Right now, the FOMC states that it will keep the fed funds target range exceptionally low for as long as economic conditions warrant. The statement also predicts that exceptionally low fed funds rates are likely to be warranted for an “extended period” of time. In this way, the statement influences current expectations of future short-term rates and thereby shapes current medium- and long-term interest rates. The FOMC could provide stimulus by saying that it predicts that low rates are likely to be warranted for an even longer period of time than an “extended period.” This kind of stronger language should lead to a decline in medium-term and long-term interest rates.
I view lowering the IOER as another form of forward guidance. I think that it is unlikely that lowering the IOER by 15 or 25 basis points will have much direct effect on loan markets. However, it is likely that investors would view this move as a signal that the FOMC is planning to keep its target rate even lower for an even longer period of time. In that way, lowering the IOER would serve to lower medium-term and long-term interest rates.
So, the FOMC can influence the economy through various forms of forward guidance about how long it plans for the fed funds rate to be so low. However, the FOMC has another tool at its disposal: what is often termed quantitative easing—QE for short. Under quantitative easing, the FOMC buys long-term securities in the open market. In exchange for those securities, it credits the sellers’ accounts at the Fed with more reserves. The upshot is that there are fewer long-term securities being held by private investors, and banks hold more reserves.
Just to be clear on one point: The FOMC is only authorized by Congress to buy a limited set of securities. Ideas like “the FOMC should buy corporate bonds” would require a change to the Federal Reserve Act—a change that I for one would view as undesirable. In meetings earlier this year, FOMC participants indicated their strong preference to return to an all-Treasury portfolio. So, I’ll proceed in this speech under the presumption that any new purchases would take the form of long-term Treasuries. But, as I’ll discuss, the idea behind QE is that the yields on those long-term Treasuries will affect yields on all long-term securities.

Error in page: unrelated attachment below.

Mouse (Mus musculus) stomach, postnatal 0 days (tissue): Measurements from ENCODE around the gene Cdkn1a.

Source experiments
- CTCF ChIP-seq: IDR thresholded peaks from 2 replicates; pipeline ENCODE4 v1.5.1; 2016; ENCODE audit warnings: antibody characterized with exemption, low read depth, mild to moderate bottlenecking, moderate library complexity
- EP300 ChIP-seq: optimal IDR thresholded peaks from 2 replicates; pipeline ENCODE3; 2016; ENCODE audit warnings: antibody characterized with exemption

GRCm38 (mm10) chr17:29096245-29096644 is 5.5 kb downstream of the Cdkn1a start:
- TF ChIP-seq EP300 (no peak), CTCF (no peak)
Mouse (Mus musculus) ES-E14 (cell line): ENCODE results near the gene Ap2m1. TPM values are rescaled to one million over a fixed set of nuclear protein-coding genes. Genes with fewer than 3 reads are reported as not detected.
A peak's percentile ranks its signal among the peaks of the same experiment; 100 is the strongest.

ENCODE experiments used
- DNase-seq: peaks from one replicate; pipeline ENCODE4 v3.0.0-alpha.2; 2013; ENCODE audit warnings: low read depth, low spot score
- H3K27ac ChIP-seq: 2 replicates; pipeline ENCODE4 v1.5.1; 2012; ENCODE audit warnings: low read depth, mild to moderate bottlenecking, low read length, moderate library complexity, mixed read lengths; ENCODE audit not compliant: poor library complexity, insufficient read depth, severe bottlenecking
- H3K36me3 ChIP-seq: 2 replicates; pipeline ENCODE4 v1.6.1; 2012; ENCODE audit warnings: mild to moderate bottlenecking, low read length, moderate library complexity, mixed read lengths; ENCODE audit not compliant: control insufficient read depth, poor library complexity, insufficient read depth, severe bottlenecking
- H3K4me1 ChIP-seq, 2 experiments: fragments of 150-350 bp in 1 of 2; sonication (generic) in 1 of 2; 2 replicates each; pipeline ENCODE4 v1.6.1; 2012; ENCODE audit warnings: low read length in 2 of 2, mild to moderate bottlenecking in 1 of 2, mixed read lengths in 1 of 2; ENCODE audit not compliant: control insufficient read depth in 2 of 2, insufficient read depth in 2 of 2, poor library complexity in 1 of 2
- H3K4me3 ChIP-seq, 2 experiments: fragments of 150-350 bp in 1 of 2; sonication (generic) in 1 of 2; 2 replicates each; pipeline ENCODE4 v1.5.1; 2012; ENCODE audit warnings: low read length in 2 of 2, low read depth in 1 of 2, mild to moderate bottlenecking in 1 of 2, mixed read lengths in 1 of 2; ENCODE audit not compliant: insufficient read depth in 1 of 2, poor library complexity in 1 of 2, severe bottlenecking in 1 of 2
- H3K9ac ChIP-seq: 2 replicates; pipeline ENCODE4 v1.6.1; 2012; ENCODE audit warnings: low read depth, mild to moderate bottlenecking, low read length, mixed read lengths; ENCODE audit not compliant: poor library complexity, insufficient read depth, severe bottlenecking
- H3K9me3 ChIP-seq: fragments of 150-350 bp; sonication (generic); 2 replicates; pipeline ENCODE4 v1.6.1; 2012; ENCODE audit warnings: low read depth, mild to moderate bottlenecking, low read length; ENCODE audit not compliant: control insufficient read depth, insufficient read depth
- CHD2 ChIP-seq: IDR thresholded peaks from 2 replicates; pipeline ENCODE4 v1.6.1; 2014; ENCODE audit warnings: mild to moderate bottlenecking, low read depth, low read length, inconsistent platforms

I see QE as affecting the economy in four main ways. I’ll first discuss them from a theoretical perspective and then discuss what’s known about these effects empirically.
The first effect of QE is that it represents another form of forward guidance about the path of the fed funds rate. It is a way for the FOMC to signal—in a perhaps more striking way—that it plans to keep the fed funds rate low for an even longer time to come.
Second, QE creates more reserves in banks’ accounts with the Fed. The standard intuition is that this kind of reserve creation is inflationary. Banks can only offer checkable deposits in proportion to their reserves. Economists view checkable deposits as a form of money because, like cash, checkable deposits make many transactions easier. In this sense, bank reserves held with the Fed are licenses for banks to create a certain amount of money. By giving out more licenses, the FOMC is allowing banks to create more money. More money chasing the same amount of goods—voila, inflation.